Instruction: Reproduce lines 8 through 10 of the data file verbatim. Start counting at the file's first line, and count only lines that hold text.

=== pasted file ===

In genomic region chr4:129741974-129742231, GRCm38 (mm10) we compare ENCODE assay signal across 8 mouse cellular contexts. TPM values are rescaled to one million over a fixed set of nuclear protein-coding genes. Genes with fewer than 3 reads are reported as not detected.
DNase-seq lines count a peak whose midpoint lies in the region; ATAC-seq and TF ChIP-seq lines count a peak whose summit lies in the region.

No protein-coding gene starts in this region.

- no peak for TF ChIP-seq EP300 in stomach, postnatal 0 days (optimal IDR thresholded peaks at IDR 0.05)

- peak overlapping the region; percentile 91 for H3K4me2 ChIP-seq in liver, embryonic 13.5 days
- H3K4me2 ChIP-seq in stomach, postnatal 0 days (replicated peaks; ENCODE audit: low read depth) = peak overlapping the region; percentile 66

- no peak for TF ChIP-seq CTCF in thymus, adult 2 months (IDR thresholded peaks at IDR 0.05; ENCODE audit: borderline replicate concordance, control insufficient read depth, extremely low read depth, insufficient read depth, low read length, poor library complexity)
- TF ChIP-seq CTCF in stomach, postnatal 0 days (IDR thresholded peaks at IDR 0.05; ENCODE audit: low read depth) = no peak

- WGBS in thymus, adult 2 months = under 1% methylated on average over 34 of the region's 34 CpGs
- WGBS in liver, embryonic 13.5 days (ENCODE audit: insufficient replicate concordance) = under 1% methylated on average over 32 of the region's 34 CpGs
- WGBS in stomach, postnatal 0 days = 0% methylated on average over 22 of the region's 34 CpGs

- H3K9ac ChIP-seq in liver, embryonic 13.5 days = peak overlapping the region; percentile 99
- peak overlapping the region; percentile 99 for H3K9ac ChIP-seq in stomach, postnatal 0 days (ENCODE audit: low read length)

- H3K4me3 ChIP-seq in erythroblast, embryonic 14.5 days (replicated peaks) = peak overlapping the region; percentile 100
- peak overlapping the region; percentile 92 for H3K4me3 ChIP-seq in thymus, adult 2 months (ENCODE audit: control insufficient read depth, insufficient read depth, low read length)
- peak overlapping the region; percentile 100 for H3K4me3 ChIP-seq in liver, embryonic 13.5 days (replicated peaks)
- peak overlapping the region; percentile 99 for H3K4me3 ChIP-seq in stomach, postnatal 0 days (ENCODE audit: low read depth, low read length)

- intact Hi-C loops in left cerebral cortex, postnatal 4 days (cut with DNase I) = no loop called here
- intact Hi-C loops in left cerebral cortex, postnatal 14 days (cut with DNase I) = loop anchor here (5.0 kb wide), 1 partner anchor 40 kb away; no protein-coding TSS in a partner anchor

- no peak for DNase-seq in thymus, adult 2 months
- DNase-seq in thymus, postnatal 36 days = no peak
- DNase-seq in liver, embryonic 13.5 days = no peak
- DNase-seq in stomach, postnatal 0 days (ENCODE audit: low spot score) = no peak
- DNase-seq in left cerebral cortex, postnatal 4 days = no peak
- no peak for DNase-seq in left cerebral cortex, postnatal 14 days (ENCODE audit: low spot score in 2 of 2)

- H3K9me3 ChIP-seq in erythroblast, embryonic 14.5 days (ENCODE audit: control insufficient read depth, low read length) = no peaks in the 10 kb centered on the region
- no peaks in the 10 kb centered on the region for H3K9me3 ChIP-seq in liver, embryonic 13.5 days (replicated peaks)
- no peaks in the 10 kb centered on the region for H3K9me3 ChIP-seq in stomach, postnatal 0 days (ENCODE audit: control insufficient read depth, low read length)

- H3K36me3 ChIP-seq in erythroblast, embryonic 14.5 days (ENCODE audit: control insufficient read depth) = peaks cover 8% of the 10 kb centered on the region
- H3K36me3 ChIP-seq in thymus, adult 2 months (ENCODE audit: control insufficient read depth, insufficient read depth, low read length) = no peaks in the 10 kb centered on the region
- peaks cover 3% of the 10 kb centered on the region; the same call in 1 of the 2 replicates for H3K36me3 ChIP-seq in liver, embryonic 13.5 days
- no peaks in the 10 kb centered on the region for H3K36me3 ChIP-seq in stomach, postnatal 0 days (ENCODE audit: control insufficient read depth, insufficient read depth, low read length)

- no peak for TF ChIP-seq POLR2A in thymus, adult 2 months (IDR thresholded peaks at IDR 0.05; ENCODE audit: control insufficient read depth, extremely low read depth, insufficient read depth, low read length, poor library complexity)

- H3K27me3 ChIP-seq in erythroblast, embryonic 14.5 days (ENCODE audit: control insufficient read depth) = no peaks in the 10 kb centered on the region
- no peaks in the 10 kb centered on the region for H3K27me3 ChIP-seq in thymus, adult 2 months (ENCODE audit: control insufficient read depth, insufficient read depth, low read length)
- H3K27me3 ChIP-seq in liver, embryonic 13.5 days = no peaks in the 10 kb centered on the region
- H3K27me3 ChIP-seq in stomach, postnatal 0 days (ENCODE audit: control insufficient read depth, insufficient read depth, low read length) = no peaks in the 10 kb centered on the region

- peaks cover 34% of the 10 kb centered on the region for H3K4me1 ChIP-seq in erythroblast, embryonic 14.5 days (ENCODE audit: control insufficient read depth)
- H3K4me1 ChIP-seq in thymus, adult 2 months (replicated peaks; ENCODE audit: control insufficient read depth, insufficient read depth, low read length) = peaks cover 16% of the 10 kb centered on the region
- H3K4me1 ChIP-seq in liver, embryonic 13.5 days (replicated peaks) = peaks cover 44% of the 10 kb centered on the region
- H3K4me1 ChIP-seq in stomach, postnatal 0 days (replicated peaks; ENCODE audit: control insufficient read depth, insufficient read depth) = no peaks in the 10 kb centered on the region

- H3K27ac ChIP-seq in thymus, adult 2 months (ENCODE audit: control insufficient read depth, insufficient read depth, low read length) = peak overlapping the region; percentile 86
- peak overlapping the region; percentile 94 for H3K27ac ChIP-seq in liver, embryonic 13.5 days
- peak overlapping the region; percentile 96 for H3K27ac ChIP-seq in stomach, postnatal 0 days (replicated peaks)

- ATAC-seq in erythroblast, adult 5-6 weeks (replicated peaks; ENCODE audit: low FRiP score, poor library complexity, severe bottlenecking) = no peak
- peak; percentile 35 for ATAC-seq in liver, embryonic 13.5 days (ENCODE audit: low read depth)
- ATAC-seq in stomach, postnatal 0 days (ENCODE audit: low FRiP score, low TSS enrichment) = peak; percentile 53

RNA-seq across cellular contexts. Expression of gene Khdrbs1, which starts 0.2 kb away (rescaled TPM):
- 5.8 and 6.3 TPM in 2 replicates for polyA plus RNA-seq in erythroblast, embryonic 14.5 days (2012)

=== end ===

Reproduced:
- TF ChIP-seq CTCF in stomach, postnatal 0 days (IDR thresholded peaks at IDR 0.05; ENCODE audit: low read depth) = no peak

- WGBS in thymus, adult 2 months = under 1% methylated on average over 34 of the region's 34 CpGs
- WGBS in liver, embryonic 13.5 days (ENCODE audit: insufficient replicate concordance) = under 1% methylated on average over 32 of the region's 34 CpGs